Rather than studying for a final exam or putting finishing touches on a paper, Trinityâ€™s music students have been performing in recitals this week to showcase all they have learned and the work they have put in this semester.
Similar to a capstone or senior project in other disciplines, the music department requires majors, and allows non-majors, to perform in recitals to combine the skills and techniques they have learned over four years into one cohesive product.
â€œA lot of time, energy, emotion and practice has gone into preparing for this recital,â€ said senior Carolina Lozano. â€œIt is like a capstone because it uses all the skills you learned in your four years in one project that is presented to the public.â€
A Â 40 minute piano recital gave Lozano the opportunity to play four pieces that highlighted her experience as a piano student at Trinity.
â€œThese four pieces are absolutely the highlight of all the pieces Iâ€™ve played during my time at Trinity,â€ Lozano said. â€œMy pieces range from all eras of music. I wanted my audience to share the love for each genre and composer.â€
Lozano is a music minor and was not required to perform in a recital but chose to, just like junior Laurel Meister. Meister performed as part of Stephanie Keyâ€™s clarinet studio class.
â€œThe recital featured music from many different time periods,â€ Meister said. â€œRecitals are optional for studio classes, but private lesson students who are not partaking in a recital must perform a private jury for two judges. Why not have an excuse to get dressed up and serenade the Trinity community?â€
Meister says this opportunity helped her learn to play with others, as she was accompanied by a pianist. The ensemble played Leonard Bernsteinâ€™s Sonata for Clarinet and Piano.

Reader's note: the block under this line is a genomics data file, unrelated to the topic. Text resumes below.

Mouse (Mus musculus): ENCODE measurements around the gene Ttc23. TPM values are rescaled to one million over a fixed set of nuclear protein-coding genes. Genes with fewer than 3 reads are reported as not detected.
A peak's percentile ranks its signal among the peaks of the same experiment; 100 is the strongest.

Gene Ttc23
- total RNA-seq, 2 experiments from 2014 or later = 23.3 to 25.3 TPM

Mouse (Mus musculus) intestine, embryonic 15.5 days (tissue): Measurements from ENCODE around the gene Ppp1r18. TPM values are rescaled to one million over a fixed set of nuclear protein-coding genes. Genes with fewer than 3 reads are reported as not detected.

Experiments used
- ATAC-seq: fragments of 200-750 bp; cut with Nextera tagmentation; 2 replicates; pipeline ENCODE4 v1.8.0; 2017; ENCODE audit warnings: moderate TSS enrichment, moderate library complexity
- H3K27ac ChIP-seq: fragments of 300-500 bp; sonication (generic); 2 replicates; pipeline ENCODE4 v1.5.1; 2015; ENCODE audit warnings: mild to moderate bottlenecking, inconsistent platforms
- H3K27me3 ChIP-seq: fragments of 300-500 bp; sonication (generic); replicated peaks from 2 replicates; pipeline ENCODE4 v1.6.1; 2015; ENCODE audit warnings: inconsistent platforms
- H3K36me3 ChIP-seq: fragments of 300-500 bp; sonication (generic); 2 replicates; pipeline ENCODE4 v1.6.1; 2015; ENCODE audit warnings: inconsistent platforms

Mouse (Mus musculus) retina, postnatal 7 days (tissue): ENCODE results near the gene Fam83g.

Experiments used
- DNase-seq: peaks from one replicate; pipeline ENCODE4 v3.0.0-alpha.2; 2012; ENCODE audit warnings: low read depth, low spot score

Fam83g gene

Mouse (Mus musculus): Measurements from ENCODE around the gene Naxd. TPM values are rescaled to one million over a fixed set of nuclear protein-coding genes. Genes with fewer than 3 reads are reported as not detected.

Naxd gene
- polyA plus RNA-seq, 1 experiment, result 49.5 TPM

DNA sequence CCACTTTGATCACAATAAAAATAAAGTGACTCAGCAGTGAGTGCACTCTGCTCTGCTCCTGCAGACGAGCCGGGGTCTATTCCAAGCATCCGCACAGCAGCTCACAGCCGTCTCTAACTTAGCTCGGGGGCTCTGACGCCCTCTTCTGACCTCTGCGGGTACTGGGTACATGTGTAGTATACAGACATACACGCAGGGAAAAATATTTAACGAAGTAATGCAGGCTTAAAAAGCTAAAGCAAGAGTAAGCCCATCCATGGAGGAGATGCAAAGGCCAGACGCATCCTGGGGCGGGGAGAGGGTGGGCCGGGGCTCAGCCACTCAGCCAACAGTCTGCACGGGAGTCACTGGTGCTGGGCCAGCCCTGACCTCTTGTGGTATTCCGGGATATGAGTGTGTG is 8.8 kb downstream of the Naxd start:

â€œOne of the biggest challenges for me with this concert was recognizing that, in many ways, Bernsteinâ€™s piano writing is much more technically demanding than the clarinet part,â€ Meister said. â€œI had to learn sensitivity and understand exactly how my part aligned with hers.â€
On the other hand, senior Lauren Yorkâ€™s flute recital several weeks ago gave her the opportunity to play on her own for a change.
â€œI play in the wind ensemble in the symphony orchestra, but the recital showcases our talents as solo artists,â€ York said. â€œI started preparing last semester, considering that I needed to fill up 30 minutes of music, which is more than I would normally work on.â€
Both Meister and Lozano say that their final pieces are the result of hours spent meditating and practicing their music as well.
â€œAll of the technique practices I was given to work on when I practiced were absolutely needed in order for me to play these bigger pieces that require a lot of skill and endurance,â€ Lozano said.
Performers say that the more relaxed and supportive atmosphere allows them to enjoy and celebrate their work.
â€œPlaying in front of an audience is always scary, but it was wonderful knowing that my friends and family were there supporting me,â€ York said â€œThere arenâ€™t as many nerves as there would be if it was a judged performance. Itâ€™s meant as more of a celebration of my work over the last four years.â€
Lozano says that this experience taught her not only how to play music, but how to love it.
â€œI tended to get very frustrated with myself, and it was very emotionally frustrating and draining at times. However, I realized that I had lost the reason why I played music and why I wanted to do this,â€ Lozano said. â€œAny time that I play, I learned to realize that it is a celebration of music and not just something I need to do to prove myself.â€
More music students will be performing in recitals in the coming weeks. For more information about the times and locations of these recitals, visit the music department website, new.trinity.edu/academics/departments/music.